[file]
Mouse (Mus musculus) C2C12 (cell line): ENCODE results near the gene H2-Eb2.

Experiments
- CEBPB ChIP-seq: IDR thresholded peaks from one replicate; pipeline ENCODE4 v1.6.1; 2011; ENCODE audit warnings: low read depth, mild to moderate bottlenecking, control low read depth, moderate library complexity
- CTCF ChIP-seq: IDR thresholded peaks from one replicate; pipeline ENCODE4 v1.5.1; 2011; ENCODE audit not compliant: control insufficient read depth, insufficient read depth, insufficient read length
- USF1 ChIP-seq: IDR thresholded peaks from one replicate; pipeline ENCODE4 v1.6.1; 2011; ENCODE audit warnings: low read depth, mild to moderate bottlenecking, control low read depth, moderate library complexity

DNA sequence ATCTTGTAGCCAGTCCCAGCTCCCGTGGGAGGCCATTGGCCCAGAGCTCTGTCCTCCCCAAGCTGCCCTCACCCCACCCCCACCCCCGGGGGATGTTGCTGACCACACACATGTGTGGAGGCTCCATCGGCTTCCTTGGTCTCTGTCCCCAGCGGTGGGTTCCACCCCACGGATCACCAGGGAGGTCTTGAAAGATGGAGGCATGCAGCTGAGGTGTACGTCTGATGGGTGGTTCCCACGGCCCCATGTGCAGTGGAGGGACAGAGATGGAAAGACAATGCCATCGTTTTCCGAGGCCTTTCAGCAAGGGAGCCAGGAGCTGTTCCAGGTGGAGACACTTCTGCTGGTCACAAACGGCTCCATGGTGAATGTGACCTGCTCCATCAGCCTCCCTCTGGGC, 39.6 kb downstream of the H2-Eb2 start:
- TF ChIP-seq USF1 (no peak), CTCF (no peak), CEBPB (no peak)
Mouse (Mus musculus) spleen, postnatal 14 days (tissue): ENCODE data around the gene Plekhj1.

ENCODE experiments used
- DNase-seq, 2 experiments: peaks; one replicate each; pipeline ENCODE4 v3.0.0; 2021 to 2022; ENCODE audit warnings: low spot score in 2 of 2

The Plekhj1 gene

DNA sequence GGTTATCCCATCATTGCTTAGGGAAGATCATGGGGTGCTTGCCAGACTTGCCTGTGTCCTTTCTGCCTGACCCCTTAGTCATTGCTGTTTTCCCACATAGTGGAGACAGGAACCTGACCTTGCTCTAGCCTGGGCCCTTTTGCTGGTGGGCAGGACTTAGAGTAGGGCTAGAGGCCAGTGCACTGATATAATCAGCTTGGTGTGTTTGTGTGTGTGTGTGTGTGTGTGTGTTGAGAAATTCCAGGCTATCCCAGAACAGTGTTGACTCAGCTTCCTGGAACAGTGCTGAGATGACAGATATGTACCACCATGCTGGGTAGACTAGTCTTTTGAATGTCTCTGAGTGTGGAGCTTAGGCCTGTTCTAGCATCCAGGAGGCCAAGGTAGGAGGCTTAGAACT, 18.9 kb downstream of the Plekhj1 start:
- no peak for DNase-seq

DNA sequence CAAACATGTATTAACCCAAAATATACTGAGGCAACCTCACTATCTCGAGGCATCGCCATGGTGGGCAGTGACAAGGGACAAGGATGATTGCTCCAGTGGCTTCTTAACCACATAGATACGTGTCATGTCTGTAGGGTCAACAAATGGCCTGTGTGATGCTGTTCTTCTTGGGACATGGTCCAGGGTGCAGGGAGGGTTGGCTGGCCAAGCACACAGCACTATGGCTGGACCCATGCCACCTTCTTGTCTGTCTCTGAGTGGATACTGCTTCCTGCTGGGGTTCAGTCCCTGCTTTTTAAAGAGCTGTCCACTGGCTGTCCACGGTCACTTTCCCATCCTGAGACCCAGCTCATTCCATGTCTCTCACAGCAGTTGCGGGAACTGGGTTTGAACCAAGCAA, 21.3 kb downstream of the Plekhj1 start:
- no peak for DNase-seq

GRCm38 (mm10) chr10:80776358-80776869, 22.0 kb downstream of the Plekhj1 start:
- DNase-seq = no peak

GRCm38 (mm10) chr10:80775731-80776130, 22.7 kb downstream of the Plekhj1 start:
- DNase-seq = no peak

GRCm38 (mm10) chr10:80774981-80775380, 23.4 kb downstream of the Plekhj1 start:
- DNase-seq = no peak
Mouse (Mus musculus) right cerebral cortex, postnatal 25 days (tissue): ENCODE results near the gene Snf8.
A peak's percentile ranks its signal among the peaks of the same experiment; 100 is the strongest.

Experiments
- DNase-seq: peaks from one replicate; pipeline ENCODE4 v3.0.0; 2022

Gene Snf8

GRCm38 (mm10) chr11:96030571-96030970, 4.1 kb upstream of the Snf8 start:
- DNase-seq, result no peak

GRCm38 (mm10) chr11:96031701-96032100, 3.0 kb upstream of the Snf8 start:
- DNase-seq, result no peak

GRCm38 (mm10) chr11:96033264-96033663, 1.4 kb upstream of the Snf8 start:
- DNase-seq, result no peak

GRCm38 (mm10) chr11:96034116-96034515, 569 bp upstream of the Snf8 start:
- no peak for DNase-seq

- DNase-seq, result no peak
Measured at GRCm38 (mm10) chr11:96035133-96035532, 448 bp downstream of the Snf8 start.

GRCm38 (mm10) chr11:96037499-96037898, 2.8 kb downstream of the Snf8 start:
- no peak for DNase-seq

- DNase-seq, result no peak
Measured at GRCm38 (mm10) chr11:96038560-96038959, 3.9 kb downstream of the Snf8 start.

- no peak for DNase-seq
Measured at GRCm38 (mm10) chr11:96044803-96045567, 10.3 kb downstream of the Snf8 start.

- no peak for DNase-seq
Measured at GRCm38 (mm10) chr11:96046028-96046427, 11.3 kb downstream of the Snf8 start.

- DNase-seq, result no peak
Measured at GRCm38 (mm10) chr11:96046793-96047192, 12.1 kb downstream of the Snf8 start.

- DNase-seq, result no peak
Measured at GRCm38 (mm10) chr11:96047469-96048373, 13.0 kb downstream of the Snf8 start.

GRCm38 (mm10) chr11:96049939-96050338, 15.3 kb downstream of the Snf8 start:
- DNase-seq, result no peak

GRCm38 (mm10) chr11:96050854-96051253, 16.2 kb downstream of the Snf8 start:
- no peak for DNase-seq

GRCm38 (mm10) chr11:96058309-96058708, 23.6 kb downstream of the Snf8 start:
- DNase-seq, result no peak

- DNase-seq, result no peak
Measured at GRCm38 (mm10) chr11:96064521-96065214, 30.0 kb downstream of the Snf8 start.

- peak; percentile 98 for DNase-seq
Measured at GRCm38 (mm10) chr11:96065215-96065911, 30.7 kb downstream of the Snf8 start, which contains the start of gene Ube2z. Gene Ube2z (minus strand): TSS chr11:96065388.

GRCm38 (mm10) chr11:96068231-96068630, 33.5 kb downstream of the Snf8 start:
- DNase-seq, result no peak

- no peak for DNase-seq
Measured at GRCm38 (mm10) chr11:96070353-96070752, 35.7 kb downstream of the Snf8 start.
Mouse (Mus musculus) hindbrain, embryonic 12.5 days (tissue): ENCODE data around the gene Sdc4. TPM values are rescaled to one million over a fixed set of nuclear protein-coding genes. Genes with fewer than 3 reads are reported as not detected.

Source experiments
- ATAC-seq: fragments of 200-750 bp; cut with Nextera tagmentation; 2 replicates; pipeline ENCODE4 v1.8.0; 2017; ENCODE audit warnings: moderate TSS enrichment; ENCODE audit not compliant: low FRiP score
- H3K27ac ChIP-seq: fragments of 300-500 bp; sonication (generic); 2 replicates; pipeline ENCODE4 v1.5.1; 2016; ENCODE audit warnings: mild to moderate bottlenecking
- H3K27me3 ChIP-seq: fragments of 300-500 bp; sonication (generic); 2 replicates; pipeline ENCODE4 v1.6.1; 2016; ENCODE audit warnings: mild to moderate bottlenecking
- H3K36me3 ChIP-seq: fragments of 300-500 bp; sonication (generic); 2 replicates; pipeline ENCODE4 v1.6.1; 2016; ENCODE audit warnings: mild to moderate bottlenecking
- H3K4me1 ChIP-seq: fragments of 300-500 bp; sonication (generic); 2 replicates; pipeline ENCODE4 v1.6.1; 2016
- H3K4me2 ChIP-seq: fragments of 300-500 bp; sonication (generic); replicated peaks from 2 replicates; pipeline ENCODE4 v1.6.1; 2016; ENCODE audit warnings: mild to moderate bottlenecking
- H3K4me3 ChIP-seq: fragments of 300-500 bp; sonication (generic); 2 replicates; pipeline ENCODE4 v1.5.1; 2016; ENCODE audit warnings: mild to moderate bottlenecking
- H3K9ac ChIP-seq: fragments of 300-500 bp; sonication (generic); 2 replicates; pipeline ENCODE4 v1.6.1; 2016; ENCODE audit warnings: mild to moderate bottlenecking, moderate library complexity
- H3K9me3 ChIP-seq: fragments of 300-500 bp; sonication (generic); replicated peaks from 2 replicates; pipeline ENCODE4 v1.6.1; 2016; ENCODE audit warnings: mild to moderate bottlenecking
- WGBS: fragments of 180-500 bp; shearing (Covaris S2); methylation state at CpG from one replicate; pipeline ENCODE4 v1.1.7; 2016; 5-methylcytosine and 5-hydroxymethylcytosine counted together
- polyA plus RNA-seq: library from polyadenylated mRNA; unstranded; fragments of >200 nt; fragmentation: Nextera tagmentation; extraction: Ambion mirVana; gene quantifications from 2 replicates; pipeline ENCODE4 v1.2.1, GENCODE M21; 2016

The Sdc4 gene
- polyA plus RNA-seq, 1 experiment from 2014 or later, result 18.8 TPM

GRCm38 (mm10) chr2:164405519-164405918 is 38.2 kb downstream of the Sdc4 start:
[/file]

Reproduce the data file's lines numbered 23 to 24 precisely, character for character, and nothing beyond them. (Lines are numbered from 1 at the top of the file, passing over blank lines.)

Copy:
A peak's percentile ranks its signal among the peaks of the same experiment; 100 is the strongest.

Experiments